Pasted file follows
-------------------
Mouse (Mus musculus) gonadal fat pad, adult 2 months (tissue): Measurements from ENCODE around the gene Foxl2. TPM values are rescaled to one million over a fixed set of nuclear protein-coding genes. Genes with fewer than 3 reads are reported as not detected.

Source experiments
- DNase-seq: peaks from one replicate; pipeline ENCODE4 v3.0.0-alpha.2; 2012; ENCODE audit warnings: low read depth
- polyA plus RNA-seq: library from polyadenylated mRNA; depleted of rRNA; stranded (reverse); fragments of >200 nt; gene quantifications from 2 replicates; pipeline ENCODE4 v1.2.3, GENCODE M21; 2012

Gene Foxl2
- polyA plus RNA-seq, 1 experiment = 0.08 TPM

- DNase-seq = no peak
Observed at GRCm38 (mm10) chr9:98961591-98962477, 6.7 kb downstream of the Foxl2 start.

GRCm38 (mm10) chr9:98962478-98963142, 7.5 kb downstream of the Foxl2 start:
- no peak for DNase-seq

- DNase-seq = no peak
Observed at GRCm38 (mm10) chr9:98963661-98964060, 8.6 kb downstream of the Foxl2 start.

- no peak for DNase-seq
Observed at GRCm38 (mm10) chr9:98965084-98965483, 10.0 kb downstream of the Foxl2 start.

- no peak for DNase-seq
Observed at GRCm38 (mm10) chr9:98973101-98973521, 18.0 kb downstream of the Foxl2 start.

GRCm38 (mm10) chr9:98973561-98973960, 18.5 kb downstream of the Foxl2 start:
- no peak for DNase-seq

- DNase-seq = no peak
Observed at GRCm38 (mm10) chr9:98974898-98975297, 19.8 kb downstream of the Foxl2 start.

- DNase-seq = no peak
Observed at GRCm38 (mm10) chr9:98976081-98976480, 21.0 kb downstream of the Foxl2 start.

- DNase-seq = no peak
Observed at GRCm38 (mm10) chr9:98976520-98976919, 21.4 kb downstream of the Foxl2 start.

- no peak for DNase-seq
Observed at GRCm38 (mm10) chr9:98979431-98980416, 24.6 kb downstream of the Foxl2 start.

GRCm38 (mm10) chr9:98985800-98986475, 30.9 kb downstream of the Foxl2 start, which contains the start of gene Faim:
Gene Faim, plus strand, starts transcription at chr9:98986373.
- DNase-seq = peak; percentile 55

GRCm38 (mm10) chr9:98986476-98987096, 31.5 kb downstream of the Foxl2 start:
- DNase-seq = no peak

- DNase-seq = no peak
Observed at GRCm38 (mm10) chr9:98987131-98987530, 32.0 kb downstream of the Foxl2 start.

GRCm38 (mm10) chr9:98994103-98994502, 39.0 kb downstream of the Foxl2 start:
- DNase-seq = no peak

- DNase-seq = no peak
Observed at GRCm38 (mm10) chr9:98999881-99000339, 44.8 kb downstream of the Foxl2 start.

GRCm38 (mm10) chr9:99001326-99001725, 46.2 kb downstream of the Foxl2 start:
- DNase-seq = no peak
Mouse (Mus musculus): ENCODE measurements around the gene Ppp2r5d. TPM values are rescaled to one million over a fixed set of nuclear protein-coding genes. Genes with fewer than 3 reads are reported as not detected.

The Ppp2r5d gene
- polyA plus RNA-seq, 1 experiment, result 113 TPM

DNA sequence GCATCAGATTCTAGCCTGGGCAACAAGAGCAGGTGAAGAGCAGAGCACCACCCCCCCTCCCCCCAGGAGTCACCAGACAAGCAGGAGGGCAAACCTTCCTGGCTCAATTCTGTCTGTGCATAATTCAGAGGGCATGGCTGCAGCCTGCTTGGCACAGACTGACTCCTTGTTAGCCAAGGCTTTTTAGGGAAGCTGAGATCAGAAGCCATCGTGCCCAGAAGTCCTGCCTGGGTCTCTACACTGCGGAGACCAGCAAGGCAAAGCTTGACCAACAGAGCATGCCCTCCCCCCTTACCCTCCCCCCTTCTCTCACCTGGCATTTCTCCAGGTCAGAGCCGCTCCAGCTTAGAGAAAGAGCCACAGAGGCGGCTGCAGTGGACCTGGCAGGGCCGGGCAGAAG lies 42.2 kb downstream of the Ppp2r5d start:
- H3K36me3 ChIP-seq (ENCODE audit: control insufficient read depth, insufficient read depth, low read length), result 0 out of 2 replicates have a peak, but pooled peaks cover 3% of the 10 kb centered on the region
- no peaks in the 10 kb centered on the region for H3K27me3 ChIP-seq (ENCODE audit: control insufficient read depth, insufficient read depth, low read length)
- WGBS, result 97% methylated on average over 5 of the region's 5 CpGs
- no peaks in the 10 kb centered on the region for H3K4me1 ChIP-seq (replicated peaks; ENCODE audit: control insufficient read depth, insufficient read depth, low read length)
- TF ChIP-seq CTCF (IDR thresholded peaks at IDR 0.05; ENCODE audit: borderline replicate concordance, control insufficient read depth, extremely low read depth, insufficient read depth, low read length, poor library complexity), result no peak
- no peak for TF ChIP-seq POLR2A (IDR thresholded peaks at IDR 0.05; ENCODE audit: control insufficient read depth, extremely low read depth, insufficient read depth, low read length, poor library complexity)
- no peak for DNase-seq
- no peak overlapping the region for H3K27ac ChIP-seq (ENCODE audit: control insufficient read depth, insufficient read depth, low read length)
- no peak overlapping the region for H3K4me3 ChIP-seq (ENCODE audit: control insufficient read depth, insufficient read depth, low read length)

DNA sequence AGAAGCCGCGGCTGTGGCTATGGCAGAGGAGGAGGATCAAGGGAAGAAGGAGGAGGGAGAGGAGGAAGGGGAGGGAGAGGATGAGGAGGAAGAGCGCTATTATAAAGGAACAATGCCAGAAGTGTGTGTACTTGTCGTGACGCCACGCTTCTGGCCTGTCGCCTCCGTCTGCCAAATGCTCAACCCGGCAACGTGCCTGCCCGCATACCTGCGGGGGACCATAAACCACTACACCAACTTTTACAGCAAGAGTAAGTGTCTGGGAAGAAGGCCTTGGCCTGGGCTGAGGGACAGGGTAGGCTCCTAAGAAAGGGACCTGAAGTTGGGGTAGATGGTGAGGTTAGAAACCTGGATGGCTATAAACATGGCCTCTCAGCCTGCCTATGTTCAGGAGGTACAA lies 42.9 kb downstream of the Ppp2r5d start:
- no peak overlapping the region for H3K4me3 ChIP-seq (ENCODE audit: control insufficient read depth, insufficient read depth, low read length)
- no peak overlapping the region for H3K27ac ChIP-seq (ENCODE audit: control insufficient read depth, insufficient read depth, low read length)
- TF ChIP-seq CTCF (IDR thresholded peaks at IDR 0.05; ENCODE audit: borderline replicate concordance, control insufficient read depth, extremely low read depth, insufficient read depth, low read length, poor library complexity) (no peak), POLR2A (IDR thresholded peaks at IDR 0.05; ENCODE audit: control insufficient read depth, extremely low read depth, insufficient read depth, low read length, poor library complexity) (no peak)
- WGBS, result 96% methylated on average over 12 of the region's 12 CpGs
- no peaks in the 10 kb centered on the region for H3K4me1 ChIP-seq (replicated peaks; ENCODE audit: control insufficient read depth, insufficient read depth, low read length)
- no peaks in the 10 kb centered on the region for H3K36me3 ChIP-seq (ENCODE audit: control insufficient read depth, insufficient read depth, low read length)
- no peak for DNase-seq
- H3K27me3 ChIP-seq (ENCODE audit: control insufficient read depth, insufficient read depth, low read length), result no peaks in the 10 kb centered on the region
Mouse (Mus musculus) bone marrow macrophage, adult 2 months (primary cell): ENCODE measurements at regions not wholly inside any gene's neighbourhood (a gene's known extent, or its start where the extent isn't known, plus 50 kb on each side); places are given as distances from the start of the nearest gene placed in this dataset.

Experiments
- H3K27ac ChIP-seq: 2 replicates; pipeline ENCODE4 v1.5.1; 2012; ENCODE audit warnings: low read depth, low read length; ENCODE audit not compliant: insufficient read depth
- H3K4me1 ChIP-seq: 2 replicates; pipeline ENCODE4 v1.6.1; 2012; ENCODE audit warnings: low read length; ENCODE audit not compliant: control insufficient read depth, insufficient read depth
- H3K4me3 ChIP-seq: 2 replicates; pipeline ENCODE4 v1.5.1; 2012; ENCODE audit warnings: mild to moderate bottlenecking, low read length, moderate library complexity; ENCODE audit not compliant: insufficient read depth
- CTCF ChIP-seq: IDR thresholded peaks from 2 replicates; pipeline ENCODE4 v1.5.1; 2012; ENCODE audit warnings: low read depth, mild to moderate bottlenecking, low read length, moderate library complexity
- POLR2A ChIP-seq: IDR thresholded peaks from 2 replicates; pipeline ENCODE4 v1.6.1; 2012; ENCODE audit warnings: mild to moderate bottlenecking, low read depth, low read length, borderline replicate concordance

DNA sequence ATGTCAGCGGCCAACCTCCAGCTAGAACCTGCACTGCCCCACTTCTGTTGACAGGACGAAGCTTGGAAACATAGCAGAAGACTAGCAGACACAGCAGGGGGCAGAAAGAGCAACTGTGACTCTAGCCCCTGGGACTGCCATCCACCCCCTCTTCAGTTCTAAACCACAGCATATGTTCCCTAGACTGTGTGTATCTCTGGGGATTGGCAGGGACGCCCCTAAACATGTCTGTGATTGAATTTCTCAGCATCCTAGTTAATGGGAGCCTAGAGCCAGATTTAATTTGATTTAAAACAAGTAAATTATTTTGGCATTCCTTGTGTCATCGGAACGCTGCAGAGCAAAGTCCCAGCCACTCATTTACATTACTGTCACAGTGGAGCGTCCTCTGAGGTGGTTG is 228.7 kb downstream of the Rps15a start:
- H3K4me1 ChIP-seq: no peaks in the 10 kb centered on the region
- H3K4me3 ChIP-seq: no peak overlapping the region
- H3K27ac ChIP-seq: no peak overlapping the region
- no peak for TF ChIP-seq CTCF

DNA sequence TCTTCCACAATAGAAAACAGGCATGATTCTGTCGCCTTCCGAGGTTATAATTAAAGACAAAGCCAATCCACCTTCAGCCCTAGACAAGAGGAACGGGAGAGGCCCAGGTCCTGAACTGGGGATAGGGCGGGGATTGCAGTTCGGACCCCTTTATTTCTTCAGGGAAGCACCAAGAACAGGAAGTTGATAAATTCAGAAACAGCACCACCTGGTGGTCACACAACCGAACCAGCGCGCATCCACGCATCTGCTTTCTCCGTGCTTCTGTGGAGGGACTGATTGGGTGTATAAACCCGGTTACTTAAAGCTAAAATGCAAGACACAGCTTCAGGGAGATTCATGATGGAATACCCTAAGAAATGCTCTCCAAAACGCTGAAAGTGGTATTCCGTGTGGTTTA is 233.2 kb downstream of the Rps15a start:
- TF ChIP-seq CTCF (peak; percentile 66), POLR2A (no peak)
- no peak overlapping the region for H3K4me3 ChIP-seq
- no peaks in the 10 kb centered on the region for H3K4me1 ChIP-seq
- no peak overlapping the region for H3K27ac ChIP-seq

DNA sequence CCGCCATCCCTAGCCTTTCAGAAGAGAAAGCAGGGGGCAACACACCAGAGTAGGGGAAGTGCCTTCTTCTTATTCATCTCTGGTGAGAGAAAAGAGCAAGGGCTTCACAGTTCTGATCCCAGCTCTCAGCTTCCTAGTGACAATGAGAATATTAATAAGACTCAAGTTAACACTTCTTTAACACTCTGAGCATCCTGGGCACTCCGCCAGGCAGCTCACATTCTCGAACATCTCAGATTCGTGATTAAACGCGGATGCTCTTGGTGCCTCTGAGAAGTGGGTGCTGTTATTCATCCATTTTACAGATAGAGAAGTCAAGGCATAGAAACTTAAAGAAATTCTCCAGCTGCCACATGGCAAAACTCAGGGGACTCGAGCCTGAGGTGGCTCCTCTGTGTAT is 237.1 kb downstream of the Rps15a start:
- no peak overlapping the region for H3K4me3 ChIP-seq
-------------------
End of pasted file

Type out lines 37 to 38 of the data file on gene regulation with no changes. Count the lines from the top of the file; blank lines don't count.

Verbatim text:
Observed at GRCm38 (mm10) chr9:98999881-99000339, 44.8 kb downstream of the Foxl2 start.

GRCm38 (mm10) chr9:99001326-99001725, 46.2 kb downstream of the Foxl2 start: